Nurse practitioner and GP partnership
The establishment of the Men’s Health Model of Practice at BCHS was made possible through a strong partnership between the MHNP and a local GP. The GP was a member of the initial advisory group that helped to establish the model of practice for the men’s health clinic and continues to offer support and clinical advice to maintain and develop aspects associated with the clinic. The GP consults at the same location and time (evening roster) to link in with the men’s health clinic and is available to provide support to the MHNP where required. Outreach clinics that engage men in other settings such as farming communities and workplaces operate within agreed guidelines and clinical advice is readily available through telephone contact and electronic media with the designated GP. This partnership between the MHNP and the GP has the potential to enable improved health outcomes for men and a reduction in the burden of chronic illness in the community.
Improving men’s access to primary care through engagement is vital to achieving gender equity in health outcomes.4 The Men’s Health Model of Practice at BCHS demonstrates some of the ways in which this may be achieved. Importantly, extended consultation time is often needed for a comprehensive assessment of the patient’s preventive health needs. As this time may be difficult to find for busy GPs, a practice nurse or nurse practitioner can play a role in taking a full history of preventive health and commencing some investigations within set guidelines of practice. It is important to use any opportunity to engage men: for example, when men attend for an acute medical reason, encouraging them to participate in preventive healthcare and making a follow up appointment to initiate this. In addition, it may be necessary to initiate a conversation relating to delicate topics such as sexual health and mental health as men may not volunteer problems in these areas. In our experience, discussing results in detail with men and giving them a copy of results has the potential to improve engagement in healthcare. Other ways to create a male friendly environment in the clinic include displaying posters that welcome men to the practice, providing male clients with a specific men’s health folder to file results and educational material and sending men a personal annual reminder for their men’s health check-up.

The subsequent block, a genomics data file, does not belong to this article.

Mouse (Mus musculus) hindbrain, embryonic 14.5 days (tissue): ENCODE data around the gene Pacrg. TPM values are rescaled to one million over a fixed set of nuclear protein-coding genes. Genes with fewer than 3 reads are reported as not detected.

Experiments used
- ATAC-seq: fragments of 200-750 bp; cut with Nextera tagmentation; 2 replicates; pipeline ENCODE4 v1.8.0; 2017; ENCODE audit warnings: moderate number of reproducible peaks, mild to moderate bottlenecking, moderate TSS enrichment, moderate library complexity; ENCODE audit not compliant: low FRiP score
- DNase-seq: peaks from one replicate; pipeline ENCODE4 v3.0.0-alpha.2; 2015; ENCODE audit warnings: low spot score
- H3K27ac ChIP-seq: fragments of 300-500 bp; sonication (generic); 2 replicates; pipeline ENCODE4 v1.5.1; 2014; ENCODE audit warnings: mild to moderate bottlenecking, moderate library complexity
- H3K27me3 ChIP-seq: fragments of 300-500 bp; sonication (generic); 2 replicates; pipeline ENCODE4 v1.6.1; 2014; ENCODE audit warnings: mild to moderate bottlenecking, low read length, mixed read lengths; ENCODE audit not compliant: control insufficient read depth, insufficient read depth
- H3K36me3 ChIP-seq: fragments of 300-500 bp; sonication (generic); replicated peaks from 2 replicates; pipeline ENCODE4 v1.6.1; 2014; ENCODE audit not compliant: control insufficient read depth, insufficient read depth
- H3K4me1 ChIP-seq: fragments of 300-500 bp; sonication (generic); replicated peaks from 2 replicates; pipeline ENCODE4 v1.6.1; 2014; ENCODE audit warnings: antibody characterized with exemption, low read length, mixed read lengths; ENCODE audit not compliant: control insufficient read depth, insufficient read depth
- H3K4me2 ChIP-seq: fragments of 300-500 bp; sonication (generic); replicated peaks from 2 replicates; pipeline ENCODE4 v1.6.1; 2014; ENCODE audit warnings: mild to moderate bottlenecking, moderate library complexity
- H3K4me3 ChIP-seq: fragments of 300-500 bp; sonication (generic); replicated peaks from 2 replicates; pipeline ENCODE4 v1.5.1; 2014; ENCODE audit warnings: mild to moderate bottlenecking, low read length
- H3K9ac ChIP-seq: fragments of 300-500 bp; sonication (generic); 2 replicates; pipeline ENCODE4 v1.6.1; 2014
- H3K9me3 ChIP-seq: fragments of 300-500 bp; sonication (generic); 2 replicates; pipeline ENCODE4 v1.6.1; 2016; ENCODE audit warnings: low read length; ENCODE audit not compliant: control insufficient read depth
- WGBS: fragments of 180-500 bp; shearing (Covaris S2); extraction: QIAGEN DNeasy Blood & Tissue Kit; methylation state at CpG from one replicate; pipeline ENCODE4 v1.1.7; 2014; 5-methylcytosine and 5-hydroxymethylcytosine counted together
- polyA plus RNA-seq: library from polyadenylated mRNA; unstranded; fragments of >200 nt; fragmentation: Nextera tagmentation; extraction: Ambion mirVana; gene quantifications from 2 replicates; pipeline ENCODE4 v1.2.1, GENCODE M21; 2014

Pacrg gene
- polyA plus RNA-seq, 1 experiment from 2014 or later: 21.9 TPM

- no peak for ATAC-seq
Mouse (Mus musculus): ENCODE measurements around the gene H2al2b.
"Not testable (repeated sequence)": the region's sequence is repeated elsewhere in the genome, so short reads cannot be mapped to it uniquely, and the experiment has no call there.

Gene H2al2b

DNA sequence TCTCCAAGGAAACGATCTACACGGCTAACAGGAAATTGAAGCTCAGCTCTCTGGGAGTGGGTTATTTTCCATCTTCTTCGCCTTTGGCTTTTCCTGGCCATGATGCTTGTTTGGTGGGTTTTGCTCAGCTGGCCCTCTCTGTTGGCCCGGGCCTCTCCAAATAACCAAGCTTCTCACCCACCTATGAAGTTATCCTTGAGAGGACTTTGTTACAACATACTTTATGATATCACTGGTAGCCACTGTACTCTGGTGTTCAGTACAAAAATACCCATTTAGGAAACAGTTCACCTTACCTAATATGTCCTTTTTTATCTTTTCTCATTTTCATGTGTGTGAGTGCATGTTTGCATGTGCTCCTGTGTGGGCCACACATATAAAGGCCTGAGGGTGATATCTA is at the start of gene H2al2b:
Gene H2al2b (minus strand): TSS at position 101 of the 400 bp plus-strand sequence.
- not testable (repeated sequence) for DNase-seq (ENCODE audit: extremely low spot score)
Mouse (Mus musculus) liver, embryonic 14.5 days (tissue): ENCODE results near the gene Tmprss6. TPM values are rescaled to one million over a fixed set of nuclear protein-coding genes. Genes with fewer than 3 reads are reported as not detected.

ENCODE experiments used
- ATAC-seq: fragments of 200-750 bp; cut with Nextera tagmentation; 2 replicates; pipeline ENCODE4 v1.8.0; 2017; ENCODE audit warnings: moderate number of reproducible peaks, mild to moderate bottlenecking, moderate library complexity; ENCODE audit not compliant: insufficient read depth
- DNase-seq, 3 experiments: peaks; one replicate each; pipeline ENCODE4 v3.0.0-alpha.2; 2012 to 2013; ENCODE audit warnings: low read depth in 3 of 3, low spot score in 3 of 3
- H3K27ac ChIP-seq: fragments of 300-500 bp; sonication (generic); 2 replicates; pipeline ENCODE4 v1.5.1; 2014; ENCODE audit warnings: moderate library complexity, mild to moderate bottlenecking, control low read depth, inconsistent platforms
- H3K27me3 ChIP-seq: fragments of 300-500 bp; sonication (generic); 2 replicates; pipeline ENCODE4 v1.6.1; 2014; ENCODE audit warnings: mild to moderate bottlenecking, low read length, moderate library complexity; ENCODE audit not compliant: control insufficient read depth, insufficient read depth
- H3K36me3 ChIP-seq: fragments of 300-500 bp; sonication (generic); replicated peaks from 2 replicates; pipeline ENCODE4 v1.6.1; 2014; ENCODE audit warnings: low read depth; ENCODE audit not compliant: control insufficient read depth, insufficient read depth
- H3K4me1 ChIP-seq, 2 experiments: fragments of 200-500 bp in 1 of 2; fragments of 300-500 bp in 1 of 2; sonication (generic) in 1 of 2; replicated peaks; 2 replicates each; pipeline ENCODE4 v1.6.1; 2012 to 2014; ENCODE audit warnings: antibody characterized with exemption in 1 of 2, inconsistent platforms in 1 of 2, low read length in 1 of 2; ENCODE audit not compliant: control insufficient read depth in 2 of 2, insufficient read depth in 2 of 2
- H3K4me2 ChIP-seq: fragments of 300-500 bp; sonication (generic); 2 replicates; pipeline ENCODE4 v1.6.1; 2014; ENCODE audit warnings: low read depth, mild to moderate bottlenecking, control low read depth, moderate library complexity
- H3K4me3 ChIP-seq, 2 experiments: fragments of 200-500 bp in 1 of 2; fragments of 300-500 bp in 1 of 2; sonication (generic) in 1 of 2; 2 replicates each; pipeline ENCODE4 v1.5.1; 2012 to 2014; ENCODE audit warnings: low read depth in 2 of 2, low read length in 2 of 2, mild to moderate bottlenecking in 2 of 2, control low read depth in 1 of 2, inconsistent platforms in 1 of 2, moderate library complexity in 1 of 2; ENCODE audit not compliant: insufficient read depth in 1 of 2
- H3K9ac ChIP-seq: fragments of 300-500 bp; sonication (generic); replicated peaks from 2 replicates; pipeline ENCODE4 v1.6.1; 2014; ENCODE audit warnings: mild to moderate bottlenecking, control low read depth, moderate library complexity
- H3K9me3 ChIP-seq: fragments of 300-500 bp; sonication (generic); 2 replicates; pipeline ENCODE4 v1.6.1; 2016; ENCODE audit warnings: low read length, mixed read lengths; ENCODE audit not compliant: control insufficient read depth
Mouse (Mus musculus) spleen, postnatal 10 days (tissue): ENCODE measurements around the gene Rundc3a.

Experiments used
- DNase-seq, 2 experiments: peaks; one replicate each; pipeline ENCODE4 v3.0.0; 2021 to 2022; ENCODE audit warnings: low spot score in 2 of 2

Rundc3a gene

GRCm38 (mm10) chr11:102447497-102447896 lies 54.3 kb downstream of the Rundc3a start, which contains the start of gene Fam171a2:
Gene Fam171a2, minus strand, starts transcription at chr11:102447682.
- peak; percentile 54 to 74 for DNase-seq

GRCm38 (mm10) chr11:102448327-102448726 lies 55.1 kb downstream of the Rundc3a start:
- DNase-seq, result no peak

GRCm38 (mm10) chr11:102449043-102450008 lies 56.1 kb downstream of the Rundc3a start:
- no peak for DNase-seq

At the men’s health clinic, we have found that men are interested in their health and will engage in positive health practices if they are encouraged to do so and are in a supportive male friendly environment.
- Australian Institute of Health and Welfare. Australia’s health 2008. Cat. no. AUS 99. Canberra: AIHW, 2008.
- Australian Government Department of Health and Ageing. National Male Health Policy supporting document: Access to health services. Canberra: AGDHA, 2010.
- Harris M, McKenzie S. Men’s health: what’s a GP to do? Med J Aust 2006;185:440–4.
- Australian Government Department of Health and Ageing National Male Health Policy supporting document: Healthy routines. Canberra: AGDHA, 2010.
- Cabrini Health: Men’s Health Tool Kit. Available at: www.49.com.au [Accessed 20 August 2012].